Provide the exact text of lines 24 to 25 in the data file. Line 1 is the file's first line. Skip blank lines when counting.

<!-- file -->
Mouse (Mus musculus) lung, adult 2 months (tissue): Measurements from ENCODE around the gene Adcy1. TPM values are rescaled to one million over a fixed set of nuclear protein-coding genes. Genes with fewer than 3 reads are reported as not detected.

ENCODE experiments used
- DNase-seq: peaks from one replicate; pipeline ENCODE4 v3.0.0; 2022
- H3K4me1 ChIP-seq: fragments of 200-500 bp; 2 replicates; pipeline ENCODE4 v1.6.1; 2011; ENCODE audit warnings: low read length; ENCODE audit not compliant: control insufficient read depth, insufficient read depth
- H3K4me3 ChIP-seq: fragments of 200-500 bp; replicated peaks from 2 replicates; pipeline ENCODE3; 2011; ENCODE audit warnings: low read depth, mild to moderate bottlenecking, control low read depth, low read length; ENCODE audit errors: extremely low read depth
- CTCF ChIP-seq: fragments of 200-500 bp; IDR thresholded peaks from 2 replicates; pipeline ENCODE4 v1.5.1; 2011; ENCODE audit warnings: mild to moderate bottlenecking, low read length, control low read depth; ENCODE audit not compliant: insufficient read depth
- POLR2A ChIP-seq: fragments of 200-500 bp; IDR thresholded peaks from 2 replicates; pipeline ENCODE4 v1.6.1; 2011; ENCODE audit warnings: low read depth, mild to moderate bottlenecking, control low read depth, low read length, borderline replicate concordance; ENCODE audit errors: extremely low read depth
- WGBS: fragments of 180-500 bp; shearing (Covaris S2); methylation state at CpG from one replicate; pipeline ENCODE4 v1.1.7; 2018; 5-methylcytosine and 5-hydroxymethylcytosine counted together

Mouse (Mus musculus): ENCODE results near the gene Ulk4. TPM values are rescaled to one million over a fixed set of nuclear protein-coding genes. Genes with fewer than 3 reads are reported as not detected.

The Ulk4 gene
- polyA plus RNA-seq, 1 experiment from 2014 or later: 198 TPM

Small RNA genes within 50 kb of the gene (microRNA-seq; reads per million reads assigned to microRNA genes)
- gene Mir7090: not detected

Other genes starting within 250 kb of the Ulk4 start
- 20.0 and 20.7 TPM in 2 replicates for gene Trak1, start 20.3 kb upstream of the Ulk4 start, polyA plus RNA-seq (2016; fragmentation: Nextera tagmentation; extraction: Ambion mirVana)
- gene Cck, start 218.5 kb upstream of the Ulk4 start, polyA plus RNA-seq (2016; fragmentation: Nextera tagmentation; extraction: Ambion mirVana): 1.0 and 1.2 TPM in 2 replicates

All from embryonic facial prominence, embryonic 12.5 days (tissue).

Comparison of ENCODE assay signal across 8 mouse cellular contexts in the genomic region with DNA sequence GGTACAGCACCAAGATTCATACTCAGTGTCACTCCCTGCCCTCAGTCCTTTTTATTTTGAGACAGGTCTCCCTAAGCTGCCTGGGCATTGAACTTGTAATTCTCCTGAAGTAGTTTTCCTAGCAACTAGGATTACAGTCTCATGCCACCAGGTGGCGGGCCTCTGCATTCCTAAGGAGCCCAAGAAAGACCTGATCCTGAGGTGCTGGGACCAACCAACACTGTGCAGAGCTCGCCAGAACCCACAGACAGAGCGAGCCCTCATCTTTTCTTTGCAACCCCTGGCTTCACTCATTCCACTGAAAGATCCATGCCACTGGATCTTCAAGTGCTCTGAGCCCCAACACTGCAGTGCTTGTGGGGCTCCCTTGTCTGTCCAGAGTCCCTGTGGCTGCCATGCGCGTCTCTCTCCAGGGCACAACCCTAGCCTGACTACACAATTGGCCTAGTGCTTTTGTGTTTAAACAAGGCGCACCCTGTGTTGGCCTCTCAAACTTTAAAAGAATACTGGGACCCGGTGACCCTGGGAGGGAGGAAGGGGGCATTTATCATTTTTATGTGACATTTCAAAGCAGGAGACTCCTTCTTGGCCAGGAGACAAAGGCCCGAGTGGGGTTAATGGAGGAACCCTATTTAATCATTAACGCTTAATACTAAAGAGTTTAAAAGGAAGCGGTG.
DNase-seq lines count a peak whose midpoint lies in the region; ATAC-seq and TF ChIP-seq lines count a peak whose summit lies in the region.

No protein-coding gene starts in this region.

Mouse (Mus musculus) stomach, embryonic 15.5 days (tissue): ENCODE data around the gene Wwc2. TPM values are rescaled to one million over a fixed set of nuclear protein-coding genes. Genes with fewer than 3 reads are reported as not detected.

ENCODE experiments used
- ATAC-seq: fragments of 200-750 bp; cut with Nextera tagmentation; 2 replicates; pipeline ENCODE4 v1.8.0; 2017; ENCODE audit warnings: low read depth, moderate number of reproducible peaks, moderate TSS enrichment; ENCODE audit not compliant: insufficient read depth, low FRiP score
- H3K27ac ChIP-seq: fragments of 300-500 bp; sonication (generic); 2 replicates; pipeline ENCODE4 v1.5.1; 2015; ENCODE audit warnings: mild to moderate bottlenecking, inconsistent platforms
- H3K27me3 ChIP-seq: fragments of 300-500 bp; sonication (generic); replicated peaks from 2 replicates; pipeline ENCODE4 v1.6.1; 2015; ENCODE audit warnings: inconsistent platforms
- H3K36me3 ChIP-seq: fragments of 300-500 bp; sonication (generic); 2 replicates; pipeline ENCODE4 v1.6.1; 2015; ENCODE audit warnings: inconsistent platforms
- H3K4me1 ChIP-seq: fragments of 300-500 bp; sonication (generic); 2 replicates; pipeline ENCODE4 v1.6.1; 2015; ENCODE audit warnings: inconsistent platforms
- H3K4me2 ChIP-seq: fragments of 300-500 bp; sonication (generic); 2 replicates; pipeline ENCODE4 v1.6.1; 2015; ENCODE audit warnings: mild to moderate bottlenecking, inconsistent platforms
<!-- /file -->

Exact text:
- H3K27ac ChIP-seq: fragments of 300-500 bp; sonication (generic); 2 replicates; pipeline ENCODE4 v1.5.1; 2015; ENCODE audit warnings: mild to moderate bottlenecking, inconsistent platforms
- H3K27me3 ChIP-seq: fragments of 300-500 bp; sonication (generic); replicated peaks from 2 replicates; pipeline ENCODE4 v1.6.1; 2015; ENCODE audit warnings: inconsistent platforms